Mark had today off, so he and I went to see a matinee showing of the movie Limitless. It was shot in Philadelphia, even though the story was based in NYC, so one of the reasons we went to see it was to play "spot the landmark". They were doing some filming near Mark's workplace, and he saw things like street signs temporarily converted to New York intersections and SEPTA Subway-Surface stations temporarily disguised as New York subway stations. So it piqued his curiosity and he tracked down a used copy of the out-of-print book on which the movie was based: The Dark Fields by Alan Glynn. Fear not, no spoilers exist in the upcoming paragraphs.
The premise of the movie is what happens when a man obtains a supply of a drug that unlocks the full potential of the human brain. Although, as one would expect, there are major repercussions to ingesting such a substance (both medical and human, as in "having any connection to this stuff puts you in line to meet bad guys"), all I could think of were the potential benefits to be had if such a drug existed. I kept thinking, "Give me some of that drug and I'd go into the field of medical research. Imagine the disease cures I could discover with a four-digit IQ!" Mind you, I don't even like taking aspirin if I don't have to. But for the opportunity to leave the world a way, WAY better place than I found it? Yeah, that's a tradeoff I'd make.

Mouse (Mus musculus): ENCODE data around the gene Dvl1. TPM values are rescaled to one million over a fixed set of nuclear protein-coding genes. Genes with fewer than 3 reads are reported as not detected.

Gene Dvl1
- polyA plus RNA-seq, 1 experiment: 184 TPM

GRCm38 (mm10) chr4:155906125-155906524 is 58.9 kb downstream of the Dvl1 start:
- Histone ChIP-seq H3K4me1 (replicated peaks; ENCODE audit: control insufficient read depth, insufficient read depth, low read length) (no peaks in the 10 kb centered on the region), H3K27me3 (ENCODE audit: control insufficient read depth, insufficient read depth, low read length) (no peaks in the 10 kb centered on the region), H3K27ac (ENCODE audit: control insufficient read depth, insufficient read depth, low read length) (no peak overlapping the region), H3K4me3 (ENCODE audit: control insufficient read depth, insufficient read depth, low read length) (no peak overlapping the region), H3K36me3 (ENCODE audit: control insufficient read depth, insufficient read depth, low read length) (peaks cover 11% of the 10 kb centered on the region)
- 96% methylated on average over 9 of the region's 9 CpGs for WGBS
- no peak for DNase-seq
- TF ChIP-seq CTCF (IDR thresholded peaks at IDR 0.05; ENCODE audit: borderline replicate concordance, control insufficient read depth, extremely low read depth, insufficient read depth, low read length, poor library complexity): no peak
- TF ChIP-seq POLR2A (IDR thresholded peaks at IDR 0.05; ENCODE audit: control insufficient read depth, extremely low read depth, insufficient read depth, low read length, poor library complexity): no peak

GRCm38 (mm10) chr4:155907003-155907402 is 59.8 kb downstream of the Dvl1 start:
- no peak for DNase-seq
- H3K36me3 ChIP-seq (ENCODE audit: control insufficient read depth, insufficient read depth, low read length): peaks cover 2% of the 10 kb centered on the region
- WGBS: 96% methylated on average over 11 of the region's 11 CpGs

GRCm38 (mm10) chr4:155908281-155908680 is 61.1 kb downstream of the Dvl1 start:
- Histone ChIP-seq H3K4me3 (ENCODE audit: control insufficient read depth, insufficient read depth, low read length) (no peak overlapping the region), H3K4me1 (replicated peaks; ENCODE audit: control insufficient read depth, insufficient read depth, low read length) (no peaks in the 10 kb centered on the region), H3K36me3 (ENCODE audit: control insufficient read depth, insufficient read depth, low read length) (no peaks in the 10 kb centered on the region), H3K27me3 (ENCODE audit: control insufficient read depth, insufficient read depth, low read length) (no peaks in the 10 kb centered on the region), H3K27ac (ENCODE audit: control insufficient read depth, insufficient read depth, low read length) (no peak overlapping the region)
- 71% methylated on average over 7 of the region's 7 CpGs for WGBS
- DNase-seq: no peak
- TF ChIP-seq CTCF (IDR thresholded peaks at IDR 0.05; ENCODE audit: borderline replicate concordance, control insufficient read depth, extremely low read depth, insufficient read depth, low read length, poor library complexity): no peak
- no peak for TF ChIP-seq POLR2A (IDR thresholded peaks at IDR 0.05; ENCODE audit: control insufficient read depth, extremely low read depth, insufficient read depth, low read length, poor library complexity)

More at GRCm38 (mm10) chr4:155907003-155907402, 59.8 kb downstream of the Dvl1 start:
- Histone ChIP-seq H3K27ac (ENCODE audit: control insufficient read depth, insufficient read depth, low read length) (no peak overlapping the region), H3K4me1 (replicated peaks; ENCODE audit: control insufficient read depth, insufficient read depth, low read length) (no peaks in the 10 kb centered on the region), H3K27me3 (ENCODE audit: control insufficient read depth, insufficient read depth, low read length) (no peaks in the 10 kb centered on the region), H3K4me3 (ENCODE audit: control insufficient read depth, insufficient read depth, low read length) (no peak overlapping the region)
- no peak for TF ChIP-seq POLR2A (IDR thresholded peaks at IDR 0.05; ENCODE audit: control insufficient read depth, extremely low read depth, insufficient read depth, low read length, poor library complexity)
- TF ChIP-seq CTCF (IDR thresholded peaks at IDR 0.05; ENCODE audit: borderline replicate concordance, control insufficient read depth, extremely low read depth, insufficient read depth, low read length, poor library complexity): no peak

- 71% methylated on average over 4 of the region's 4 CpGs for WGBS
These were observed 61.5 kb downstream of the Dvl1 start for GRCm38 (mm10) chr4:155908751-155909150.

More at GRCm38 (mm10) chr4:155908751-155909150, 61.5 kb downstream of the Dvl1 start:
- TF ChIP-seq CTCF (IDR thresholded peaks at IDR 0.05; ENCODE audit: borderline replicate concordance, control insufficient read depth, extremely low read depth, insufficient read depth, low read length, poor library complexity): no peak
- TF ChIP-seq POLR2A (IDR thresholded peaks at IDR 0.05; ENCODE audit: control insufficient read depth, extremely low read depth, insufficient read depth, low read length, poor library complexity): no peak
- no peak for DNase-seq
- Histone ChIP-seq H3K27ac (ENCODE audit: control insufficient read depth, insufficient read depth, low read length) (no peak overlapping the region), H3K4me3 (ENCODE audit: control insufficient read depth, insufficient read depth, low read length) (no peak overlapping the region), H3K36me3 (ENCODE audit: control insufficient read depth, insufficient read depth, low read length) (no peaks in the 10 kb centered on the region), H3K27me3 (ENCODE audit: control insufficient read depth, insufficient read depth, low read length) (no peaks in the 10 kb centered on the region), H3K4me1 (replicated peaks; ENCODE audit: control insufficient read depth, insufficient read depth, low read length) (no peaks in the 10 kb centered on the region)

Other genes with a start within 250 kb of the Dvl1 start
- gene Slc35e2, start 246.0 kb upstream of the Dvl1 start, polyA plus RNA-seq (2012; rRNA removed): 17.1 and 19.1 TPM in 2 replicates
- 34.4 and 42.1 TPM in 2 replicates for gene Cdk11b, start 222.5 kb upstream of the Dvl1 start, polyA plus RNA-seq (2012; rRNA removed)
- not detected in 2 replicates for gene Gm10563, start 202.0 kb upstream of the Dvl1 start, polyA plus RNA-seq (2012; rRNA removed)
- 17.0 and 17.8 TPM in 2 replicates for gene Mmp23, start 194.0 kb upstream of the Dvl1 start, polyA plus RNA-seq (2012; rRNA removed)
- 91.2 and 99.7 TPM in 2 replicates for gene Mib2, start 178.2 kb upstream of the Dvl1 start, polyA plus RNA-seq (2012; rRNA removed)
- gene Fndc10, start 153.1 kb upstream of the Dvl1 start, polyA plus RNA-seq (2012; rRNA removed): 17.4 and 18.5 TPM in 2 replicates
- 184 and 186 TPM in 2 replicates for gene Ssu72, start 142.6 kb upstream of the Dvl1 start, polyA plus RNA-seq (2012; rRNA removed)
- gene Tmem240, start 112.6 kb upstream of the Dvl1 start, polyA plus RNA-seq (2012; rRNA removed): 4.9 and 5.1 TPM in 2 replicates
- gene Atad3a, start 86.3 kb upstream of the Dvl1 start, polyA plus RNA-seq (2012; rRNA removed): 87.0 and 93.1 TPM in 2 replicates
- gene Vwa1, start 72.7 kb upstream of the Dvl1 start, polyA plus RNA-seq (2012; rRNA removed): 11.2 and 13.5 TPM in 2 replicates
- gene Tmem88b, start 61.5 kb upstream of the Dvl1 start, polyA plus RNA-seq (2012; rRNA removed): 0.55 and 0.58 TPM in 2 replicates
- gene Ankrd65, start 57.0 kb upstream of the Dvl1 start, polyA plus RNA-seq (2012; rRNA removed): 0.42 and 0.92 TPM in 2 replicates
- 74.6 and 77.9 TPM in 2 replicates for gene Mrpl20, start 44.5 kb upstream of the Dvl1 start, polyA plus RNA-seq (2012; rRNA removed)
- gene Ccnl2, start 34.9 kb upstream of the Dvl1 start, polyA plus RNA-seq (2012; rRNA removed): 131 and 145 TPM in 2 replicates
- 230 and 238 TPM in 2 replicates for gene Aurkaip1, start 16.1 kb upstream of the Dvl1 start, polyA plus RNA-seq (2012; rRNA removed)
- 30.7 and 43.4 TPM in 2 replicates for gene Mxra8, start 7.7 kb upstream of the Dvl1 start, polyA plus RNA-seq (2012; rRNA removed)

Of course, the downside to such a drug existing, besides the health impact and those pesky Bad Guys, would be pretty major. The film didn't touch on the possible global implications of a renegade scumbag in a position of power taking the stuff. But I can imagine that a person like that would have the ability to turn the world into an even bigger dystopia than it already is. In which case, maybe we're all better off that said super-drug exists only in the realm of the imagination.
But oh, the good things that could result, if only that drug were real. I can picture it now.